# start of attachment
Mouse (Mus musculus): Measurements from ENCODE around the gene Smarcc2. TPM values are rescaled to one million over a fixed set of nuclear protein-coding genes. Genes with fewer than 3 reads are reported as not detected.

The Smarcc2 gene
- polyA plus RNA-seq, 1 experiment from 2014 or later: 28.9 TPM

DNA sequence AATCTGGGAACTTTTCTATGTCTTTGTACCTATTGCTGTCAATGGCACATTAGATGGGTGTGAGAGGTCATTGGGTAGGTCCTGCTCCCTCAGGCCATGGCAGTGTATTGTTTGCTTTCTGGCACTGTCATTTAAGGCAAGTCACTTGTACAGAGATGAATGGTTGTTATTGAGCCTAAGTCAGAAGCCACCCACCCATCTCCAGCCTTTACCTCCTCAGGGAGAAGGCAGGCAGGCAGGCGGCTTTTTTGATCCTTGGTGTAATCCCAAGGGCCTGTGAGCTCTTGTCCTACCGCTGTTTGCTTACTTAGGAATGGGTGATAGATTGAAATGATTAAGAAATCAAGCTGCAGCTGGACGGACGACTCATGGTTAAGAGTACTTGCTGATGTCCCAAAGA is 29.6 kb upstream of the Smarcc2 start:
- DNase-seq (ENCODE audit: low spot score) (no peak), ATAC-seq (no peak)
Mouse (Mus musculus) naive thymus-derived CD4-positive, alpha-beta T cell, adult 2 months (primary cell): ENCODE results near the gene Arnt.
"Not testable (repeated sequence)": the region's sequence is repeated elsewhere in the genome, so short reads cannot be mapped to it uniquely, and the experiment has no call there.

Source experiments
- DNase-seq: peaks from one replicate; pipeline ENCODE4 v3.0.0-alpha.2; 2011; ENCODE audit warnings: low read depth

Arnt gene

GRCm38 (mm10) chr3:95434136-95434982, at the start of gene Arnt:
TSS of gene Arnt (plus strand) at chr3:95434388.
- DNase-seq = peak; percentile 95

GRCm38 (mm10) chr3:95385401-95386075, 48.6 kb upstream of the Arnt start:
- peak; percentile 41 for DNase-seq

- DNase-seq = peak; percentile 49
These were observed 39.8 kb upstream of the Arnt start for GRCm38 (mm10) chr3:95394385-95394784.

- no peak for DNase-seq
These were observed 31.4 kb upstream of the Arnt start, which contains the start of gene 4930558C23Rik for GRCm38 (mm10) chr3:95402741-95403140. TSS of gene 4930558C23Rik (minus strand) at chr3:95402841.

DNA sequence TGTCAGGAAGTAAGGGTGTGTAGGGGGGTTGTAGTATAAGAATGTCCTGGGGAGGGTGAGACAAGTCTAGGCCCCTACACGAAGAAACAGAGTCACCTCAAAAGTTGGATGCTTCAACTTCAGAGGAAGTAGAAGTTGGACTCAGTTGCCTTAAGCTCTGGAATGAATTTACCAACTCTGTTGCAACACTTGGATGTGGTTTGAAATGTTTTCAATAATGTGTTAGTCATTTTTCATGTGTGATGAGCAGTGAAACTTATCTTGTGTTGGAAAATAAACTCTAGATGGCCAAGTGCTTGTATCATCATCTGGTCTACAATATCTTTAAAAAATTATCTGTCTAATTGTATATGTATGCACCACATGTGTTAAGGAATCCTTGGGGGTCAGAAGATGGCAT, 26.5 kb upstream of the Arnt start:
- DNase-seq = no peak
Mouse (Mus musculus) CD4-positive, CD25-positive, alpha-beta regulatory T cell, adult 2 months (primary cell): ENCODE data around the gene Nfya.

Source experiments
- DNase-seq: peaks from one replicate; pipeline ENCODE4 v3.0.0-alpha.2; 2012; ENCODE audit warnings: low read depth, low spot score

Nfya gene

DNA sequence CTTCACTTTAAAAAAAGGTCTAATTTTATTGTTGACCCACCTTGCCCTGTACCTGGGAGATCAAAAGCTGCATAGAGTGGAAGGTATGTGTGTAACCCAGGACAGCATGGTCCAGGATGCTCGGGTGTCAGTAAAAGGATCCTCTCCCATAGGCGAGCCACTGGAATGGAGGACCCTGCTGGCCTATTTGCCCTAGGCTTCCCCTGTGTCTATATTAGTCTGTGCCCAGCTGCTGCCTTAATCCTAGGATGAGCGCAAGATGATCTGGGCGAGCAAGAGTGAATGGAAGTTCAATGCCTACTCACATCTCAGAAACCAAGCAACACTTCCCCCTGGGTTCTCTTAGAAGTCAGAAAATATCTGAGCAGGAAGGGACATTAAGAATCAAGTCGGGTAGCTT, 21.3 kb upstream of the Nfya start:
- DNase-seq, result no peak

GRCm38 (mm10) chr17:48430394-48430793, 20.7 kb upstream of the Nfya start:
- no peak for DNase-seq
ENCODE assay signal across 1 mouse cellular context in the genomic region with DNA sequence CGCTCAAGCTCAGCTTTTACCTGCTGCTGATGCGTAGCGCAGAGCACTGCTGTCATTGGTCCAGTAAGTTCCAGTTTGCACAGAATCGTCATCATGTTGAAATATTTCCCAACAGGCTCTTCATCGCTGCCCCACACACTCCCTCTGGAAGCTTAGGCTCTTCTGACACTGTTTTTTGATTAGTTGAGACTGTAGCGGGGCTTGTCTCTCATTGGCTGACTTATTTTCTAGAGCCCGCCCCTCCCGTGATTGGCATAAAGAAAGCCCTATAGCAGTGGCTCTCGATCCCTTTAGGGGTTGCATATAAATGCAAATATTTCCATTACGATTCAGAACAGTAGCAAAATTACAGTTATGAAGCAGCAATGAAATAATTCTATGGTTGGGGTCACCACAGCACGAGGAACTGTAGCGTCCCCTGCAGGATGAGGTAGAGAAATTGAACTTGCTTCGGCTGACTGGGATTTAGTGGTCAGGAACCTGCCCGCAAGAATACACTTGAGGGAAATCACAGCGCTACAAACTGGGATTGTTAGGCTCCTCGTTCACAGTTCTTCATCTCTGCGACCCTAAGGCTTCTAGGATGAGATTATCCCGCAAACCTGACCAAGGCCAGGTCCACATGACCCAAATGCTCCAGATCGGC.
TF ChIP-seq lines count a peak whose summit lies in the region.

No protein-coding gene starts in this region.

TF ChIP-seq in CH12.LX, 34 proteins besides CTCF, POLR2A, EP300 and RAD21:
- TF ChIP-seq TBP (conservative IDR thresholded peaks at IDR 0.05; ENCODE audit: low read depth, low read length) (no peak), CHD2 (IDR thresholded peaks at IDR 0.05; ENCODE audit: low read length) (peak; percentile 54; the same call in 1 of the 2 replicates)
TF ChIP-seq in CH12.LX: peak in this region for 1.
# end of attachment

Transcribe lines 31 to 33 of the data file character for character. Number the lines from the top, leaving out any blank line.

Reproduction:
TF ChIP-seq lines count a peak whose summit lies in the region.

No protein-coding gene starts in this region.

TF ChIP-seq in CH12.LX, 34 proteins besides CTCF, POLR2A, EP300 and RAD21: